Therefore, since we are receiving a kingdom that cannot be shaken, let us be thankful, and so worship God acceptably with reverence and awe, for our “God is a consuming fire”.
‭‭Hebrews‬ ‭12:28-29‬ ‭NIV‬‬‬‬‬‬‬‬‬‬‬‬‬‬


The word ‘worship’ stood out to me as it is the spiritual connotation of my own name. Her next sentence arrested me considering my recent concern, “I think as you worship Him, He is going to turn your sorrow into joy — great joy!”

My heart quickened as I sensed the personal nature of this communication from God by way of this old note. I savored it for a moment then opened my current journal to slip it in. That’s when I encountered two other notes, handed to me the previous year at a church workers’ Valentine event. One, written by choir director, Joan, spoke of ‘seeing Jesus in my eyes’ – ‘inviting, welcoming, tender’, were some of her words. The other, from a vivacious youth-leader-Mom, spoke of feeling comforted when she was around me by what she described as my “gentle way”. If my middle-aged hips would have cooperated, I would have turned a cartwheel right there in the middle of the family room floor! My service and spiritual worship did spawn joy…viewed from perspectives a little beyond pre-school!

Overwhelmed with emotion by the Father’s impeccable timing and ability to orchestrate circumstances, (even old notes!) for our good, I laughingly lamented my vulnerability and shallow memory and tearfully gave thanks for His clear affirmation of who He created me to be. How unwise it is to believe that this awesome Creator God, who is also a consuming fire, is not capable of perfecting His image in His children. He, through our obedient response to Him in the midst of life’s trials, burns away the dross and brings forth His own nature in us — the fruit of His Spirit, through any personality type, and at any age. Gabby brought smiles to my face, my young friend spreads the joy of the salvation through Jesus Christ in far away places, and our presence and service bless our homes, fellow believers and neighbors.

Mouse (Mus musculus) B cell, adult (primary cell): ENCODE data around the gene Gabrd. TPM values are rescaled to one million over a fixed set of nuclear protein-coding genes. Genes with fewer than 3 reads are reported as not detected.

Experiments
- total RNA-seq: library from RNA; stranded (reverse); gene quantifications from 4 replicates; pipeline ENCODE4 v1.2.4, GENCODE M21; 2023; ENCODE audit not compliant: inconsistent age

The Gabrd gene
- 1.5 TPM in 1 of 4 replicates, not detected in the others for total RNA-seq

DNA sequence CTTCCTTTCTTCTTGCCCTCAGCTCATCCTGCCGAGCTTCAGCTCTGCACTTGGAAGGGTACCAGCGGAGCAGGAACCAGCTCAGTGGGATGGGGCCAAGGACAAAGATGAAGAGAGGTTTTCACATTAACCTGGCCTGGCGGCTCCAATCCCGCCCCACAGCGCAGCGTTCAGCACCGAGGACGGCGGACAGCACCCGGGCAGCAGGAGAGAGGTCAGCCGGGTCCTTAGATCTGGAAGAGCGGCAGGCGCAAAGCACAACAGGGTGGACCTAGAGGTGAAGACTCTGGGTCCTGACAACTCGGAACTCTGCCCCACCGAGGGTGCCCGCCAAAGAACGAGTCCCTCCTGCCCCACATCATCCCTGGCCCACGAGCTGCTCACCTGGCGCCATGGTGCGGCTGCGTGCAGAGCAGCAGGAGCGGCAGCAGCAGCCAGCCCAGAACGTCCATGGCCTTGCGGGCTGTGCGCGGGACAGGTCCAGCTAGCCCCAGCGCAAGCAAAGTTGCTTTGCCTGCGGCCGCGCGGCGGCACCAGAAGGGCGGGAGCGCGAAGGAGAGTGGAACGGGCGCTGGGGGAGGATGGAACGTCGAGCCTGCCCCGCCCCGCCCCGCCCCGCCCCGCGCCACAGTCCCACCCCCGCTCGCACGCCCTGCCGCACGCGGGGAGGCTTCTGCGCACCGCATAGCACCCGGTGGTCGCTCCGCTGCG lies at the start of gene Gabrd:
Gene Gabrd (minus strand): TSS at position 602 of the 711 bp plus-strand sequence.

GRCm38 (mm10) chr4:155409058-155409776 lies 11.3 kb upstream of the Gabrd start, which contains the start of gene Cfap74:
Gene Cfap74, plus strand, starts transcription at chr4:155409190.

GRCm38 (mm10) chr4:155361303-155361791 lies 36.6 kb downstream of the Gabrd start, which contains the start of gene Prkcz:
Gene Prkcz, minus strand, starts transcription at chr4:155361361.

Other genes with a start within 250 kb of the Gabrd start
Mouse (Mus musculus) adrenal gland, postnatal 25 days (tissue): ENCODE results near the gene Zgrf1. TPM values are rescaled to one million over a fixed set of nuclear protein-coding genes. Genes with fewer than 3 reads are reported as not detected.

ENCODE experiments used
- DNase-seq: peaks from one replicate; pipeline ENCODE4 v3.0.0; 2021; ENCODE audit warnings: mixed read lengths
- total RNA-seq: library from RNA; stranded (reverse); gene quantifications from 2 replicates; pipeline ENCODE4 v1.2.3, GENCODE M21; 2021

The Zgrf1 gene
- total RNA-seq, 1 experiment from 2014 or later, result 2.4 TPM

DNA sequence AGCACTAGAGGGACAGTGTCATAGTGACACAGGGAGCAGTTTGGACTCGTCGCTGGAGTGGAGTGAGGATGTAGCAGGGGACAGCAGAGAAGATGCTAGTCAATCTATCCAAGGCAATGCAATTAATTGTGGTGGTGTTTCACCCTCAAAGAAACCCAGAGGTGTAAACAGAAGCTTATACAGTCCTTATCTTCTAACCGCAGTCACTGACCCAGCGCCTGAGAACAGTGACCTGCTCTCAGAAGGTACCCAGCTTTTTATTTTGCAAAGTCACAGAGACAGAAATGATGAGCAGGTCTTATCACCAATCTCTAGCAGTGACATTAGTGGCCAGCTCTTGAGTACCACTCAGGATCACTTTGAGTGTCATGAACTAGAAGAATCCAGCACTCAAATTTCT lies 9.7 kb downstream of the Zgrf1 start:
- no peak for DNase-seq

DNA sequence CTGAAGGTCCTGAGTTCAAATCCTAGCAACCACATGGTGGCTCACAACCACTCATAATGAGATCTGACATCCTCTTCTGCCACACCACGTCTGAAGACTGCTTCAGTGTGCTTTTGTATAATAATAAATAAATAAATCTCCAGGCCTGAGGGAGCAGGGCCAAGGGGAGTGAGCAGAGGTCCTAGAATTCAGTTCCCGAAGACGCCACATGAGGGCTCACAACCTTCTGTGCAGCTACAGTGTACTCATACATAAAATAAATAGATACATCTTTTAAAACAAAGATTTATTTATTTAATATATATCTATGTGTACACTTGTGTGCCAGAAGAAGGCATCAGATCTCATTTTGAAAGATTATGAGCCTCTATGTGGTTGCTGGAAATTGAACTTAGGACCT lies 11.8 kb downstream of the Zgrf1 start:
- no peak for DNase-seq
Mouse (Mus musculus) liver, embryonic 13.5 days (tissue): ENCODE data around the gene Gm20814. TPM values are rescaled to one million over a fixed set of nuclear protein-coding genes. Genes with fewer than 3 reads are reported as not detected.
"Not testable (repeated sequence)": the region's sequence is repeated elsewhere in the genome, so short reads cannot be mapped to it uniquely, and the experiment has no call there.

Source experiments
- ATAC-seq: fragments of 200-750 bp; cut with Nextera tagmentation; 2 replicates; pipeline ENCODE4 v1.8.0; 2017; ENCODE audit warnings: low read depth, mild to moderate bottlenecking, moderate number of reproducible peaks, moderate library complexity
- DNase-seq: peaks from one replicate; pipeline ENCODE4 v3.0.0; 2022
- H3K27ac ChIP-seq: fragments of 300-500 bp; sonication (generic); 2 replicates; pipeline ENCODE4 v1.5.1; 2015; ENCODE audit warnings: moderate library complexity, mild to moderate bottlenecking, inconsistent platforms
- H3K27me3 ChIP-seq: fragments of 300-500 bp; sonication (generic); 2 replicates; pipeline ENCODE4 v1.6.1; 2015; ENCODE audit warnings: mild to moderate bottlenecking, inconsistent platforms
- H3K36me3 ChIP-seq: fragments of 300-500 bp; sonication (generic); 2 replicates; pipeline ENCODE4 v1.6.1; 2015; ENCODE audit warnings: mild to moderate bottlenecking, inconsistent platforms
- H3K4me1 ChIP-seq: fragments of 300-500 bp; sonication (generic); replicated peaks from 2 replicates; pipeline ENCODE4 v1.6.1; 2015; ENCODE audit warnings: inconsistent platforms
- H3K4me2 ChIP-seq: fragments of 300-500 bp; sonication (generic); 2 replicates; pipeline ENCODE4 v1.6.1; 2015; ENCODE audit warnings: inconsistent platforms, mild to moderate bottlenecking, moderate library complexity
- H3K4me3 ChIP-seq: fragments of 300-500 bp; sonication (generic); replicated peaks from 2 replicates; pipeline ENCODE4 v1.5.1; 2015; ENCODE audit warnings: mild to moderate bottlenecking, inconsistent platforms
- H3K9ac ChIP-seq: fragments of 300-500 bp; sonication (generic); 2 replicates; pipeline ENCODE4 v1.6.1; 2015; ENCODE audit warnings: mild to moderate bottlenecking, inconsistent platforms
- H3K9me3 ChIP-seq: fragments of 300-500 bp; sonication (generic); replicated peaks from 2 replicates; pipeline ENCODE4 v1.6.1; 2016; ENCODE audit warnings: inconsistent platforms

Jesus gave Himself to the full range of human emotional experience — He wept over Jerusalem, angrily routed avaricious vendors from the place of prayer, sang hymns, lavished love on His disciples by washing their feet, groaned in intense prayer, entreated a traitor, compassionately healed an enemy’s ear, anguished over separation from His Father, and forgave a fellow convict — all within a week’s time, mere hours and minutes before finally surrendering to torture and death on the cross. His trust in the promise of the Father, the bringing of “many sons to glory”, focused and sustained Him through it all.

His joy was found in the prospect of our ultimately being transformed into His likeness: resembling Him! This was the reward of His suffering, the joy that was set before Him. He saw and welcomed us then and is now seated at the right hand of the Father, savoring and anticipating an even greater future consummation of joy, with all who are seeking to find their joy in HIm.

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Does God Expect Joy to Always Look Like Happiness? | by Denise Armstrong | The Joyful Life Magazine
  1. This was an awesome read, thank you for sharing. I think so many pastors focus on how joyous Jesus was. However, we are all made in His image, so he has all the personalities we all have, including your beautiful personality.

    1. Jessie, it seems my initial response to you somehow was swallowed up in the ‘interwebs’! I want to make sure that you know how much your response encouraged me. The challenges that face us in a world opposed to the truth of the Gospel can leave us dour in our disposition. This might be why pastors spend time exhorting us to joyful expressiveness, as they ought. The Lord’s ability to reflect His glory through us all, as we look to Him in spirit and truth, will set us all rejoicing. Jesus shines beautifully in you too, thank you! Denise